On Letter Writing

If we stop writing letters, who will keep our history or dare venture upon a biography?
Roger Angell

Before me sits a three page, typed letter plus an essay the writer included in her mailing. I have never met this person and it is unlikely I ever will, as she lives on the other side of the country in a remote New England village and is no longer doing any traveling. I am about to write a reply, quite similar in kind and no doubt will include one or two recent pieces I’ve written.

We have been sending letters back and forth like this for over five years. We discuss the books we are reading and mention a few notable passages from them. We discuss our writings and recent reflections on all matter of things. Rarely do we talk much about ourselves, although inevitably that intrudes. The letters are pretty serious stuff.

In her latest letter, she discusses Proust’s views on the suffering involved in writing a novel, a new book she is writing, and what Sholem Aleichem said about wisdom. “Life is a dream for the wise, a game for the fool, a comedy for the rich, a tragedy for the poor.” etc.

I “met” the letter writer while conducting a survey of individuals who keep a commonplace book. Her returned questionnaire was the most stimulating and detailed of any in the sample. There were many issues I wanted to know more about and I was led to write her a letter in reply.

We have maintained our correspondence ever since. She does not use e-mail, believes it leads to much mischief and our friendship is not of the sort that calls forth a telephone call on occasion. Besides, she is dedicated to preserving the fine and lost art of letter writing, a practice she often refers to as “one of the good old ways.”

I learn a great deal from her musings. Not long ago I sent her a book I had written. Because her eyesight is gradually failing, she asked her husband to read a few pages to her each evening. After finishing the volume, she wrote to me:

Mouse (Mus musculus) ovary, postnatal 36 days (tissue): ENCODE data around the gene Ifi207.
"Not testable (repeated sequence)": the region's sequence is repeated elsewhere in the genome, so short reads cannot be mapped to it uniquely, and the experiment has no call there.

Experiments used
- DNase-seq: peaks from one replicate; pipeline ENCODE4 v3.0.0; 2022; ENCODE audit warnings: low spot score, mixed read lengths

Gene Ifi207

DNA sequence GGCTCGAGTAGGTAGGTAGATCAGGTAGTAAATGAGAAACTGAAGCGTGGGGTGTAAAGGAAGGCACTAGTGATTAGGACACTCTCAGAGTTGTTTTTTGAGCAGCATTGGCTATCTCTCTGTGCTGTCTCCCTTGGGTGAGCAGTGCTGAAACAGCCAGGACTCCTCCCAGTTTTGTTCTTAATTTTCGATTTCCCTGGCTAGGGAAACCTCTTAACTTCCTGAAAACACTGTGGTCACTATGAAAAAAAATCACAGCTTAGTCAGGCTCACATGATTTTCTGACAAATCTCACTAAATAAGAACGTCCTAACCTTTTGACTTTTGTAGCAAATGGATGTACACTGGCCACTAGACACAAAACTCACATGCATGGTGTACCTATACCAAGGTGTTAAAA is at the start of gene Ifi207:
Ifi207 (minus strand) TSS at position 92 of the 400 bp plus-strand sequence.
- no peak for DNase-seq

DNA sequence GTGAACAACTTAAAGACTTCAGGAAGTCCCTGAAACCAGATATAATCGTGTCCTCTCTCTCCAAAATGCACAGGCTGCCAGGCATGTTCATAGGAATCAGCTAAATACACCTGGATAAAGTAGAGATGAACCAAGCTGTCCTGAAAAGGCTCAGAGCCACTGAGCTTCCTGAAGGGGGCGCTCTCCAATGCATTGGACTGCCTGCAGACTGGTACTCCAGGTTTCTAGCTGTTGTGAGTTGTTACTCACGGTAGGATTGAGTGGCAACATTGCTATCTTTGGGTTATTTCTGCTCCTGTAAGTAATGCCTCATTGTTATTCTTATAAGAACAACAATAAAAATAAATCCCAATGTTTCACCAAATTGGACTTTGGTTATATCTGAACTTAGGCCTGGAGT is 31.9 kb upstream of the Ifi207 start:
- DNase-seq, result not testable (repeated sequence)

Your book, [her husband] says, ought to be read by every thinking person on the planet. I enthusiastically agree…Since completing the reading of A Literary Collage, one of us still asks the other, “Do you miss reading Katzev’s book?” Invariably the answer is a wistful Yes.

This amazed me. Never before have I heard anything like it. I have few readers anyway, but this! This was surely the most remarkable.

I miss the days when there was a personal letter or two in my mailbox every day. Don’t you feel the same? In the belief that it would be nice to get a letter in the mailbox once in a while, the literary website, “The Rumpus” recently announced a subscription ($5 a month) which will send a “author-penned letter a week, delivered to mailboxes rather than inboxes.”

The founder of the notion said: “I got this urge to get back to sending paper letters and I also knew a lot of authors who I knew would be really excited about it.” As of last month the following letter-writers have agreed to participate—Dave Eggers, Stephen Elliott, Nick Flynn, Margaret Cho, Tao Lin and Jonathan Ames.

Ever since I heard about the project I have been betwixt and between about taking out a subscription. It isn’t the $5. Rather, it just seems a bit phony. I don’t know any of these writers and of course they don’t know me, so there’s little common ground between us.

For now I’ve concluded I am not that desperate for a letter in the mailbox. Besides, I have the pleasure of waiting for the next gem from my letter-writing friend in the East.